By Alan Scherstuhl
By Mark Holcombe
By Scott Foundas
By Nick Pinkerton
By Michael Atkinson
By Scott Foundas
By Keith Phipps
By Alan Scherstuhl
After countless kung fu fight scenes and super stunts, Jet Li made the most acrobatic move of his career without a single kick. Like many martial arts stars before him, Li dropped into Hollywood in the late Nineties with hopes of matching his Hong Kong success in the West. His first two American films (Lethal Weapon 4 and Romeo Must Die), however, succeeded mainly in reinforcing familiar Asian stereotypes and thus dishonoring the heroic persona Li had developed over his entire career.
But you can't keep a Beijing man down. Enter Kiss of the Dragon, a kung fu espionage thriller that surpasses anything Li has come out with, Chinese or American, in recent memory. Don't expect your average American HK rip-off here: Dragon, starring Li as a hyper-cool Chinese intelligence agent caught in a French government conspiracy in the City of Lights, is a true cultural hybrid that successfully mixes some of the best talent in international action cinema. For starters, Li himself developed the story; Luc Besson co-wrote the screenplay and produced the film; Corey Yuen (who directed Li in The Legend of Fong Sai-Yuk) choreographed the fight scenes; and the OutKast rapper Mystikal provided the raw rhymes to back up Li while he's bustin' ass on screen. It's definitely a rebound for Besson, who, as a director, hit a career low with The Messenger in 1999, and here, as a producer, has helped to invoke the spine-cracking intensity of his films La Femme Nikita and The Professional. But don't call it a comeback for Li: He just needed the chance to show that his skills haven't slipped since the early Nineties.
Perhaps it's fitting, then, that Columbia/TriStar Pictures has recently re-released the HK saga that kickstarted Li into Asian superstardom ten years ago. The first two Once Upon a Time in China films, screening for a week at Oak Street Cinema (with a couple of midnight showings at the Riverview), set the otherworldly standard for action choreography and helped spark a major renaissance in HK cinema. As the great 19th-century healer and martial artist Wong Fei Hung, an actual historical figure glorified in more than 100 HK films over the past four decades, Li embodied a limber metaphor for China's tradition and ultimate Westernization. The running romance between Wong, a Chinese man of custom, and Yee (Rosamund Kwan), a self-reliant woman with Western know-how, represents more than just mild love play.
In many ways, the re-release of the OUATIC films also offers insight into the distribution politics of HK action fare in the U.S. For the past decade, Columbia/TriStar and Miramax Films have been busy buying up old HK movies and either tossing them on the shelf to collect dust or releasing them directly to American home video in dubbed and butchered versions. To their credit, Columbia TriStar has at least made an attempt in recent years to offer the films in their original HK format on DVD. Don't expect, however, to see many of those originals screening in 35mm for much longer.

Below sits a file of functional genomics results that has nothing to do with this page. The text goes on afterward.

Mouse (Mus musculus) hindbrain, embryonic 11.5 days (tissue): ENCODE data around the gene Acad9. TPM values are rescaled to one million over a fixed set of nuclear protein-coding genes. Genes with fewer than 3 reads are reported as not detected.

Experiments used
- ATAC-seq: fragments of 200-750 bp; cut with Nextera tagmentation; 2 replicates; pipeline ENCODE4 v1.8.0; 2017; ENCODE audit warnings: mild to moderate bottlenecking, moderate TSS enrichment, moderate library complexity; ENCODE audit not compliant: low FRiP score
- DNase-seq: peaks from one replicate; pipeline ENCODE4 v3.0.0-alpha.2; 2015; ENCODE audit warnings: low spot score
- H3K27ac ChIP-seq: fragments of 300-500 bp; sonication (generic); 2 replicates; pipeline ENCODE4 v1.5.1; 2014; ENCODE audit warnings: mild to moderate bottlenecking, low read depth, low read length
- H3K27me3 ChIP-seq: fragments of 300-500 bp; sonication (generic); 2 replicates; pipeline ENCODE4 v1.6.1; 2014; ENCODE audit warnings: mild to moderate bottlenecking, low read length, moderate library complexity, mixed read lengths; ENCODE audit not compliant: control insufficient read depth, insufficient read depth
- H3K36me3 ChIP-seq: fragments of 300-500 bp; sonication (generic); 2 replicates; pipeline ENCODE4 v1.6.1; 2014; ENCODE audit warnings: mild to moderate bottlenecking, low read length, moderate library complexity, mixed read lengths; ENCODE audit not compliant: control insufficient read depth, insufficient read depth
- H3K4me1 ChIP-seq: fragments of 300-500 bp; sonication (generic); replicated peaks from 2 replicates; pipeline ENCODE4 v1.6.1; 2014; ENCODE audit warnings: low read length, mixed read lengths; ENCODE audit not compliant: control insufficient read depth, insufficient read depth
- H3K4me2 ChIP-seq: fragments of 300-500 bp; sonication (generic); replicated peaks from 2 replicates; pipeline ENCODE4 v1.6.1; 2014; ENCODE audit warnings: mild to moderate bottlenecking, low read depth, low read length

"The Once Upon a Time in China [theatrical] run is basically an anomaly," says Michael Schlesinger, vice president of repertory sales at Sony Pictures (Columbia TriStar's sister company) and the man who pushed for the series' big-screen release. "The anomaly is me. I knew the films could be successful in a limited run, and I really think they're phenomenal in their subtitled versions. But I'm only the small potatoes guy around here and can only do so much."
Schlesinger's reality doesn't sit well with Siew Wong, business affairs director at Minneapolis's Asian Media Access, which has programmed the "Cinema With Passion" series of action films at the Riverview for six years and counting. Wong says that since the Hollywood feeding frenzy, beginning with Jackie Chan's move across the Pacific, and continuing through the recent blockbuster success of Crouching Tiger, Hidden Dragon, it has become increasingly difficult for independent exhibitors to land prints of HK films. (Wong can at least claim a victory in securing the OUATIC screenings, a goal he has pursued on AMA's behalf for several years.)
"When we first started at the Riverview, we were able to show whatever films we wanted," says Wong. "Now, Chinatown theaters are closing all across America, and who knows how much longer we'll be able to do this? It's frustrating, but that's the nature of the beast."
So it's with a twist of irony that the best OUATIC films, which so forcefully symbolize the mixed blessing of China's Westernization, are now available for the first time in both Hong Kong and Americanized versions. These kung fu gems will hit the silver screen in their original incarnations just as it's becoming nearly impossible to see most HK classics in the theater, and just as Jet Li is beginning to reclaim the Wong Fei Hung character with his latest American release.
Overall, the Chinese are represented with dignity in Kiss of the Dragon. (Given Besson's involvement, it's somewhat surprising that the French fare far less well.) Much of Wong Fei Hung is reflected in Li's latest character, a chivalrous warrior who masterfully wields Chinese acupuncture and symbolizes a divided Chinese identity. The multiple allusions to films within the kung fu genre make sure that we know the score, too. In a fight scene that mocks The Matrix, Li and his bleach-blonde opponent stop in mid-action, calling for each other to step up and rumble by continually flapping their fingers like whining toddlers. In another scene, however, Li takes on a dojo full of fighters in homage to an authentic kung fu film, Bruce Lee's The Chinese Connection.
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